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June 16, 2008

Americans on the Homefront Pay for U.S. Mistakes Abroad


Here is a quick lesson in how interconnected things are: Last week’s surge in oil prices was caused, in part, by a Pakistani-based arms smuggling ring.


The impact of American foreign policy on domestic affairs isn’t always entirely appreciated.


Secured by two oceans, the idea that what happens in foreign places stays in foreign places is deeply embedded in American thinking. It is at the root of the idea that we must fight our enemies in their homes rather than on our own shores.


Last week, however, one of the things credited for causing the price of oil to spike was uneasiness in the market because Israel was rattling its saber especially loud over Iran’s nuclear weapons program.


Over last weekend came reports that, as late as 2003, Iran was working with an arms smuggling group headed by the man credited as the father of Pakistan’s nuclear weapons program. A hard drive discovered by investigators was very recently cracked, and among the information believed shared with the Iranians were the blueprints for a nuclear bomb small and compact enough that it could conceivably be loaded into a ballistic missile. This was happening, mind you, right about the time that American arms inspectors were learning that Iraq’s nuclear program consisted of some crude drawings and bits of junk buried in someone’s back yard.


The Iranians have just such a missile, a copy of the North Korean design. Although the missile doesn’t have the juice to reach the American mainland, it could easily hit Israel.


This could explain Israel’s saber-rattling, which in turn prompted oil prices to go up. Most everyone knows the impact of that in the lives of ordinary Americans already – higher gasoline prices are prompting people to choose between gasoline and food.


It could very well get worse. Over the weekend, Afghani president Hamid Karzai did some saber rattling of his own – toward Pakistan. He threatened to send Afghan soldiers into the Pakistani frontier to fight the elements of the Taliban that launch cross-border raids over the weekend.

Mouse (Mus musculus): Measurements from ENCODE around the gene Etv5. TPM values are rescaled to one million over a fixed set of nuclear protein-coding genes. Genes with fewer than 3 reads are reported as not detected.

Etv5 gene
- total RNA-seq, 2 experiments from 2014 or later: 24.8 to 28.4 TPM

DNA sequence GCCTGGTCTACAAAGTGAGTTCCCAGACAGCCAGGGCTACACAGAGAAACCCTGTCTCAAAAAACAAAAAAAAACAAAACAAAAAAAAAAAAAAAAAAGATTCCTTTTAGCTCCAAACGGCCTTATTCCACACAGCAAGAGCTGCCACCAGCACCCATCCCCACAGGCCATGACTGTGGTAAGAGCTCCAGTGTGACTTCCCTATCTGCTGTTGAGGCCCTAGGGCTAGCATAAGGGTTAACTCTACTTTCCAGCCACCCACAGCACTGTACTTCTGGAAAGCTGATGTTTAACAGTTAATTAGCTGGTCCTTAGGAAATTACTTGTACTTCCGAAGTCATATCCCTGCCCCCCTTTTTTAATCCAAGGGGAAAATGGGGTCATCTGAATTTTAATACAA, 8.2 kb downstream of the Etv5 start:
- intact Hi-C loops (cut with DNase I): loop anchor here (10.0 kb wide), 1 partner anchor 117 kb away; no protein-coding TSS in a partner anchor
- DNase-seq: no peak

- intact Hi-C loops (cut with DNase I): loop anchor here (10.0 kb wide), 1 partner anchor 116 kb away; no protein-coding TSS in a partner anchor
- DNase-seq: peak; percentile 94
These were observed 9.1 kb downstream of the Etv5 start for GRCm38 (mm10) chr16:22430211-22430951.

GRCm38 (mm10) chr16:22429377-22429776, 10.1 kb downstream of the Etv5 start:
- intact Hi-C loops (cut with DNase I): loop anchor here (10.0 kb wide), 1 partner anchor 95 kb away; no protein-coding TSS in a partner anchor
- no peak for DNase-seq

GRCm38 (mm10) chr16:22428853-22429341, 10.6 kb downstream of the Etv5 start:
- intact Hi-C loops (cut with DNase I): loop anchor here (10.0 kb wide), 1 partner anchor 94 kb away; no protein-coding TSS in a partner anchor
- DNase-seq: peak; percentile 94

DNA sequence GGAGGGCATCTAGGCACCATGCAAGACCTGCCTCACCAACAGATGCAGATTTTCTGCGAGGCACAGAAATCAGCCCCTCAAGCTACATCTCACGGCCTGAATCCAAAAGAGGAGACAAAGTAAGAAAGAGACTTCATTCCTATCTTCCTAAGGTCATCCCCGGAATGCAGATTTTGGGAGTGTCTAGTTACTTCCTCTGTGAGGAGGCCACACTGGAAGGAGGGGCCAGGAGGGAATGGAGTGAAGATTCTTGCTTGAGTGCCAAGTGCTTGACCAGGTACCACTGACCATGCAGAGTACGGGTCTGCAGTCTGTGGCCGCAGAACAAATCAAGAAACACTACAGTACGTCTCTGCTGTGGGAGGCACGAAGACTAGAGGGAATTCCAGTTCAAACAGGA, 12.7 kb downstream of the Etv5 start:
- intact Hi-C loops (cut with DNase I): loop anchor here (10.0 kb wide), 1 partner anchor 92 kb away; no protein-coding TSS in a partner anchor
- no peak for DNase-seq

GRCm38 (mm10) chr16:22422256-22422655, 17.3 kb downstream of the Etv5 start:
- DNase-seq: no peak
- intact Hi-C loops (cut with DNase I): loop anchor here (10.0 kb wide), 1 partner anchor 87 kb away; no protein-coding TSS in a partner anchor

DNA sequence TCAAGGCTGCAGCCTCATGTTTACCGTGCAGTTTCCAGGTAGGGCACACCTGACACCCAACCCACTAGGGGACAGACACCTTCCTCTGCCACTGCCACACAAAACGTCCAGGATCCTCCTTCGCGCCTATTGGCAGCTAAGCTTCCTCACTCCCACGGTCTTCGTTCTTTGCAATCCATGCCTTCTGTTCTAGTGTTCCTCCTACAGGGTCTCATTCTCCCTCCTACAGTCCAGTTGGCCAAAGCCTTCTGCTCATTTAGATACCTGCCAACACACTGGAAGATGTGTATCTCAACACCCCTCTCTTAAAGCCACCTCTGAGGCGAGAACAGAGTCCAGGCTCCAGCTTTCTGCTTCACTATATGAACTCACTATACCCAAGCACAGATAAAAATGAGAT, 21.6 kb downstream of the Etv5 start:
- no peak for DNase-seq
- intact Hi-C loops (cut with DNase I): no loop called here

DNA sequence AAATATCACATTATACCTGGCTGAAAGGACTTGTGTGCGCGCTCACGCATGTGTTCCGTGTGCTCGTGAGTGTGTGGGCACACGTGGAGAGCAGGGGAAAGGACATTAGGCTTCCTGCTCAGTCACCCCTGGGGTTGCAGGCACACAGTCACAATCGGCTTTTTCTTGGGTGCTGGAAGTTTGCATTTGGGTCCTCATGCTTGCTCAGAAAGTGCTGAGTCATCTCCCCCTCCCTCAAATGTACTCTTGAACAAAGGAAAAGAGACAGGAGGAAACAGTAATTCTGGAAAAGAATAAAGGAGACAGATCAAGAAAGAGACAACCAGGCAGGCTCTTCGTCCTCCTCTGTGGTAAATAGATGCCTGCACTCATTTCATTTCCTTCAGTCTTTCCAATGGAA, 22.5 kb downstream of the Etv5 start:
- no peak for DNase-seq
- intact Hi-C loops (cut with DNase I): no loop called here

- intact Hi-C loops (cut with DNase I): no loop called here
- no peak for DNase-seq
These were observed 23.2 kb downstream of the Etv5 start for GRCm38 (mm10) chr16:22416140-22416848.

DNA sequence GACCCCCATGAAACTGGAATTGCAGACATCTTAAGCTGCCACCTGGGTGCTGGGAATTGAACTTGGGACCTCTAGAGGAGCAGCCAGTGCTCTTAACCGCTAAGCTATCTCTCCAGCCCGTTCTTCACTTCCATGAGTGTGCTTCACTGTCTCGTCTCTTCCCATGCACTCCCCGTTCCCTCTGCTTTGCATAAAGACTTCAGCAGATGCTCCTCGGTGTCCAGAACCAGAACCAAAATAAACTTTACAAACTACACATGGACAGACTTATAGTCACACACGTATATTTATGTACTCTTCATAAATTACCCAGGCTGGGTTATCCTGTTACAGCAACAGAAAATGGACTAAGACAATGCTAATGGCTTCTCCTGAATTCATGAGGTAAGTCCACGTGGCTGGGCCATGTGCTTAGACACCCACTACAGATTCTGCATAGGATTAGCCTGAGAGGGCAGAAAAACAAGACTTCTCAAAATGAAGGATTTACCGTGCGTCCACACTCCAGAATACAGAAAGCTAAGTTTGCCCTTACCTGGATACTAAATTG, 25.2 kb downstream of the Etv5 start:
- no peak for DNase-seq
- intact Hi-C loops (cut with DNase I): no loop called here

The threat came as Pakistan is hoping to find peace with the militants, including those responsible for last year’s assassination of Benazir Bhutto.


This highlights the great danger of a nuclear-armed Pakistan, not that the state would use the weapons against its neighbor and chief nemesis India, but that it is a volatile nation. Considering that the chief architect of Pakistan’s nuclear program sold his secrets to dangerous regimes, it’s not hard to figure where disaster could result from political turmoil.


With American forces tied up in Iraq, despite the president’s warning, not all options are on the table. An American military strike, which would be made without adequate follow-up (i.e. invasion) forces, is unlikely to destroy Iran’s nuclear weapons program, which is dispersed around the country.


Sanctions are also unlikely to help a great deal, since the pain felt by those is almost universally felt by the governed rather those who govern.


That leaves diplomacy, although it would be a rare thing indeed to convince a nation that seeks regional influence to willingly abandon a program designed to achieve that.


Last week, the president said that it might take 40 years to discern whether the invasion was a success. From the standpoint of nuclear proliferation and Iran, the failure of our invasion is readily apparent right now. It’s tied our hands in regard to a critical issue involving a nation that helps slake the world’s thirst for oil.


For average Americans, that means a couple of rare treats. The first is being in a unique position to watch the knife get twisted in our bodies. That’s especially useful for knowing the extent of the damage.


The second is the realization that average Americans get to pay for our misadventure in Iraq twice – once through taxes and the second as the gas pump.


© 2008 North Star Writers Group. May not be republished without permission.


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